Archive for the ‘relaxation’ Category


Location: The World
Soundtrack: Whatever keeps you rockin’.

I’ve never been a solo traveller.

I’ve always traveled with at least one other person.

I was a bit apprehensive about traveling on my own, simply because I’d never done it before. But what point travel, if not to have entirely foreign experiences?

Beach, yo. Image not mine: courtesy of Angela7Dreams at Flickr

My new Spanish compadre Kim and I had a drink late yesterday afternoon. In the middle of the conversation he stopped and looked at me for moment. Then in his Spanglish he said “You look so relaxed, man. At the Jazz bar last night, here today: you are relaxed, yes?”

I grinned. “Sure am.”

And he’s right. I feel like jelly some days, just relaxing. I’m doing what I want to do, at a pace that I’m comfortable with, with the only pressure being a flight I have to catch from Bangkok on the 8th of January at midnight.

I want to eat? I’ll go eat.

Drink beer and read a book for three hours? Done.

Sit on the internet for two hours and write blog posts? Easy.

It’s freedom and choice that I find relaxing.

If this were a longer trip, I think I’d get lonely and really miss companionship.

But I know it’s a short trip, and I’m an active traveller. I don’t like sitting around passively and waiting for things to happen: I’ll make them happen if I want them to.

My favourite part about traveling solo, though, is embodied in this quote:

What you’ve done becomes the judge of what you’re going to do – especially in other people’s minds. When you’re traveling, you are what you are right there and then. People don’t have your past to hold against you. No yesterdays on the road.
~ William Least Heat-Moon

You meet people and you talk with them at face value. There’s no baggage, no history. Only an accent tells you where the person is from.

The rest is up to you to decide whether you like this person in front of you, right now, as they are: not as who they remember themselves to be, or as who the people around them treat them. In some ways, that’s the most powerful form of freedom you can have: freedom from history.

Still, there’s a lot to be said about old friends. Just maybe not while you’re on the road.

Halfway through my trip, with 6 days left to go, I can safely say that I’m comfortable traveling solo.


The Day

Location: Pai
Soundtrack: Fireworks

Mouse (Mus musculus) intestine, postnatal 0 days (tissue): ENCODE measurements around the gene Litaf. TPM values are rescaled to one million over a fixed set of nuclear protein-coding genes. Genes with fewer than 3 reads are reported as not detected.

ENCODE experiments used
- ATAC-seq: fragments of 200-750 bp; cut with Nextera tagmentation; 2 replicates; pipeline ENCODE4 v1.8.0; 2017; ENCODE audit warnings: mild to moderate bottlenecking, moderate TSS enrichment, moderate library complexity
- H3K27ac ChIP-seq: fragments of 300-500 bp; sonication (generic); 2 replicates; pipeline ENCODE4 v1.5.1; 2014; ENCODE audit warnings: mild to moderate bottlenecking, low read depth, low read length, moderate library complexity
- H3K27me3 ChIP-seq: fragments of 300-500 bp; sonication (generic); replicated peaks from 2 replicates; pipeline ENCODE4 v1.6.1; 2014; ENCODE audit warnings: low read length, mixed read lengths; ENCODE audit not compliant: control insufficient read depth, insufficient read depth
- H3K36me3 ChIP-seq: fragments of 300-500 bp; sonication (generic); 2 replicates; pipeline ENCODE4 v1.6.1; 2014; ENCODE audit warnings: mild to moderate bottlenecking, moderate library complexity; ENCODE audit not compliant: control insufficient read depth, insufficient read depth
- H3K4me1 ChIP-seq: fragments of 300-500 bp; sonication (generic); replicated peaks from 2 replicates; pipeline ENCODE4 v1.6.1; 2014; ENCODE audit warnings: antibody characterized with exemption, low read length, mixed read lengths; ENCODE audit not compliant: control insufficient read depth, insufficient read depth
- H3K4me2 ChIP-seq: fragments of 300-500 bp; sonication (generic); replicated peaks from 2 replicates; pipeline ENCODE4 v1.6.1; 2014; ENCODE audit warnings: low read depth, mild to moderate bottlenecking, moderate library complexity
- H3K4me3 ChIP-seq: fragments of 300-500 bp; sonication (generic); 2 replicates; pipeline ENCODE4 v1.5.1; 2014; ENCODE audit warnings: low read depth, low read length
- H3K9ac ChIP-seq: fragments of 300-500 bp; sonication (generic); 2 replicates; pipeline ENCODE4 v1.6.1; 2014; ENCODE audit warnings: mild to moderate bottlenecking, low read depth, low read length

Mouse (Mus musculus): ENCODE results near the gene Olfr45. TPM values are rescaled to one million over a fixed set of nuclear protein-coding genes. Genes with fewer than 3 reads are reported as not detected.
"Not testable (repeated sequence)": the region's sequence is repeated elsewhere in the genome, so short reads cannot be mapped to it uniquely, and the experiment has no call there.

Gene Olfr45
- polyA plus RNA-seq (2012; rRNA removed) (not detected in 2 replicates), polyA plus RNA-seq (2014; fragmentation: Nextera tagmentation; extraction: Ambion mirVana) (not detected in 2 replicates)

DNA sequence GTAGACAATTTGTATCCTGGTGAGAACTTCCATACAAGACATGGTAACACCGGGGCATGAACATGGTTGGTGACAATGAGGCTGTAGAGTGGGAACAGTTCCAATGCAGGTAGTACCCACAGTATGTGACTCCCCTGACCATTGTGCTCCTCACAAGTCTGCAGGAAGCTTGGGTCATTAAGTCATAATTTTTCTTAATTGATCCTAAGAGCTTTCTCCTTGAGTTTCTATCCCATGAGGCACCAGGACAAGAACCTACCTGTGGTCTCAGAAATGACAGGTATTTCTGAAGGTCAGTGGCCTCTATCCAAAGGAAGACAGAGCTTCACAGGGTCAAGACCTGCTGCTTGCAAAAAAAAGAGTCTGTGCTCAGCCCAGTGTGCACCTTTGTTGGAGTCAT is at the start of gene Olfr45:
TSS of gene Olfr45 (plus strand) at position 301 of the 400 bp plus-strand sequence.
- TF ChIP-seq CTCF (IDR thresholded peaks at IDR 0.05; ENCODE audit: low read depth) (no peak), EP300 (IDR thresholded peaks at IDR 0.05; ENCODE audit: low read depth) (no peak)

It’s the only word I could come up with that describes what I experienced last night.

The night sky was full of floating khom loi or sky lanterns/balloons. They often represent the fears and worries of a person floating away – it’s like refreshing your spirit at the end of 2010 as the calender shifts to 2011.

Sky lanterns, and lots of them!Image not mine: courtesy of Takeaway from Wikipedia

The best thing about these balloons, though, is that the larger they are, the more people you need to help you launch it. And you can’t launch one on your own. Read into that what you will about our new years resolutions, which are often made privately.

There was a dignity and a restraint to the celebrations. Children ran around in delight, proud parents watching on. Teens and adults weren’t stumbling around in drug or booze induced hazes.

As I walked the streets, the sudden bursts of pops, fizzes, and sparkles from hand-launched fireworks echoed through the night. The few foreigners I saw had a look of annoyed reservation on their faces. They were promised “the Khao San of the north”. There were a few bars out of town that lived up to the party hype, but they were few and far between.

Instead, we were all part of a dignified celebration of the end of 2010.

I’ll always treasure the memory of standing by the river, leaning against a fence, and looking up at all the sky lanterns as they floated across the stars.

It’s my idyll of how a New Year (or Countdown?) festival should be celebrated.

It wasn’t a gala party in a giant hall filled with strangers.

It was an event to be shared with your loved ones and family, and a time for personal reflection on the past year and resolution about the year ahead.

You might be able to tell that it had a profound effect on me. That’s because it was a turning point in my journey – watching the lanterns and listening to the fireworks, I finally found the clarity I’d been looking for. All it took was a festival in the mountains of Thailand to get me there.

The object of a new year is not that we should have a new year. It is that we should have a new soul.
~ G.K. Chesterton (1874-1936)